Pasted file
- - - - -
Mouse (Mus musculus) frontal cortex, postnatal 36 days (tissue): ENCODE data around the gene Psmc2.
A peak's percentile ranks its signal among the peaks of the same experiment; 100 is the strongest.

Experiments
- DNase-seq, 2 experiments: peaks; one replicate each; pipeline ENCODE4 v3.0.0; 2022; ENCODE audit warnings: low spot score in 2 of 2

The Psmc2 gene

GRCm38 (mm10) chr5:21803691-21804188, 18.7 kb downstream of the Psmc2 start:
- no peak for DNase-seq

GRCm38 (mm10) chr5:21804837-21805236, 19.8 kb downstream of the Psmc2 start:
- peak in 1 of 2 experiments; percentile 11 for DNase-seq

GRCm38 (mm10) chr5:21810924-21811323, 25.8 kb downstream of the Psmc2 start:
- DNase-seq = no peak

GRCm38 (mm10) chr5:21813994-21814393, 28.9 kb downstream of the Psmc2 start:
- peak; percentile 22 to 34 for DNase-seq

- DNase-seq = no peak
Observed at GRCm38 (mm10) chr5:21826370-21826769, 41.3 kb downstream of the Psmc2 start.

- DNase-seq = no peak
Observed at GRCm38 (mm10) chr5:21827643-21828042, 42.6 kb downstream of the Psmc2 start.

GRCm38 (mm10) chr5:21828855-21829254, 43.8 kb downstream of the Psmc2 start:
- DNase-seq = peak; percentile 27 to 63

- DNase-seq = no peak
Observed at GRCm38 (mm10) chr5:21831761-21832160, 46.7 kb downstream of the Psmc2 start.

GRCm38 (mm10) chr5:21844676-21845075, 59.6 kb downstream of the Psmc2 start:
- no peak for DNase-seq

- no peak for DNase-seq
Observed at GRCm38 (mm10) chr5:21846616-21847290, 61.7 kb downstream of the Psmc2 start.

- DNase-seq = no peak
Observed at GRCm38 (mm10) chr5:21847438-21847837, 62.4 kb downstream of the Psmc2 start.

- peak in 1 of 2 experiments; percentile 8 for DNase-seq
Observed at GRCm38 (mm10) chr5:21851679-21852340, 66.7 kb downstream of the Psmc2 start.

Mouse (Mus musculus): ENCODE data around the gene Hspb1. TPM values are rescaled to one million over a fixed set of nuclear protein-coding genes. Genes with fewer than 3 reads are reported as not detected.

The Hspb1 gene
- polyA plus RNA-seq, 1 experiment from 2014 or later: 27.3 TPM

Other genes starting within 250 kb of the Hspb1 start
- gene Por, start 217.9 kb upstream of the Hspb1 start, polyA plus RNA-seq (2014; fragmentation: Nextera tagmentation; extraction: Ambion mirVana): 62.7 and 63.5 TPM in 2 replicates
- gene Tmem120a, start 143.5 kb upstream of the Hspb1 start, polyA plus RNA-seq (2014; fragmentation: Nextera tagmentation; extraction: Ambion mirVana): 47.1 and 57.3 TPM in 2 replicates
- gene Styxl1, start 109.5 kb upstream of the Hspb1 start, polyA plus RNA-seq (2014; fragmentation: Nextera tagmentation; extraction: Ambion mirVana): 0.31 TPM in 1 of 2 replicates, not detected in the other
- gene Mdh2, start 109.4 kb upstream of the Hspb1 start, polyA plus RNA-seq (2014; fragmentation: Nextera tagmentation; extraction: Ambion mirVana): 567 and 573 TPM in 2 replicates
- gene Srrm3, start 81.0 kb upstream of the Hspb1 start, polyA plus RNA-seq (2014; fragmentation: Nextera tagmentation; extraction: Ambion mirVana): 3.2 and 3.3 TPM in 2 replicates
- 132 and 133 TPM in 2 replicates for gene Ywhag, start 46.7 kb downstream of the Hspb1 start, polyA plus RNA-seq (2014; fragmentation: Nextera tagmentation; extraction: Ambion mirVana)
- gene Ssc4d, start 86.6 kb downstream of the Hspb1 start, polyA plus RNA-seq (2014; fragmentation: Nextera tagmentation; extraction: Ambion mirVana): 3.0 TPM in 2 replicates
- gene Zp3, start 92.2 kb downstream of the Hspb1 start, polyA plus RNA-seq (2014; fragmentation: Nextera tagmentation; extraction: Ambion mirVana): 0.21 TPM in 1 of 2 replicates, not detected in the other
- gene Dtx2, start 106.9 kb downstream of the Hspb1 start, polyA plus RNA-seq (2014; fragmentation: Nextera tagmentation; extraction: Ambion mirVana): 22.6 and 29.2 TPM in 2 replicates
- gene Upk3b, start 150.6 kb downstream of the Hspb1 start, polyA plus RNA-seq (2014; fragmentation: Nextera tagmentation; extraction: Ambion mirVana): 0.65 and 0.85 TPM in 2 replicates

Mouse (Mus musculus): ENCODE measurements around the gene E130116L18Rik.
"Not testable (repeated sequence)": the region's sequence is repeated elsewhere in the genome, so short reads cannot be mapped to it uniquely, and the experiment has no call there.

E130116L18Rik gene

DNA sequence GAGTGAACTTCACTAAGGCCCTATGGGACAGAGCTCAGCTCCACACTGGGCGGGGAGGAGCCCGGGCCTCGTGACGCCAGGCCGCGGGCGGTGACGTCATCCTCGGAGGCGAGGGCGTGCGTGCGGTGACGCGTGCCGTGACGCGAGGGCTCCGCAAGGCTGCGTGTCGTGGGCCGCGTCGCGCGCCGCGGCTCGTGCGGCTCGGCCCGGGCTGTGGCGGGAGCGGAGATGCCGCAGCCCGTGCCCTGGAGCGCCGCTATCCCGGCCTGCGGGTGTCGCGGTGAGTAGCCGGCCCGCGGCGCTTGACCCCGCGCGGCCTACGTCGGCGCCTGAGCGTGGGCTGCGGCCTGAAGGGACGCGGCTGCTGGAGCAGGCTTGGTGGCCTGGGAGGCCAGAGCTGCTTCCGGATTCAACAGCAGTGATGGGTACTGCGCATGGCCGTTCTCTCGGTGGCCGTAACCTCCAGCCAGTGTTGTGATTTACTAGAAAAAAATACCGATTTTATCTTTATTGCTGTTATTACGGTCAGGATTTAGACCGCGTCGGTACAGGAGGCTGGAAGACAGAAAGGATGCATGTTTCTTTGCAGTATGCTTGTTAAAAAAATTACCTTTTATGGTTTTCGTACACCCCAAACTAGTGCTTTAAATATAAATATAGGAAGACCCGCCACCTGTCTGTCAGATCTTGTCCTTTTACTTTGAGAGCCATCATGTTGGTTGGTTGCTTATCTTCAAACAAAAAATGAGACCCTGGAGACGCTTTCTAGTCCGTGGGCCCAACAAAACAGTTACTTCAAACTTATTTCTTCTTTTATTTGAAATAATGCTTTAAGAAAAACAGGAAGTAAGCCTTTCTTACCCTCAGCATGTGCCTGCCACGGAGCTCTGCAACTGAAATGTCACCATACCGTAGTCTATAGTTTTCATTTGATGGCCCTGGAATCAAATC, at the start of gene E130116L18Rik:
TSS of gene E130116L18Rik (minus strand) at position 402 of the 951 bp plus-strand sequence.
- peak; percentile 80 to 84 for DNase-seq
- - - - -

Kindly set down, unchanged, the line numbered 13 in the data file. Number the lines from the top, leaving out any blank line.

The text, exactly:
- peak; percentile 22 to 34 for DNase-seq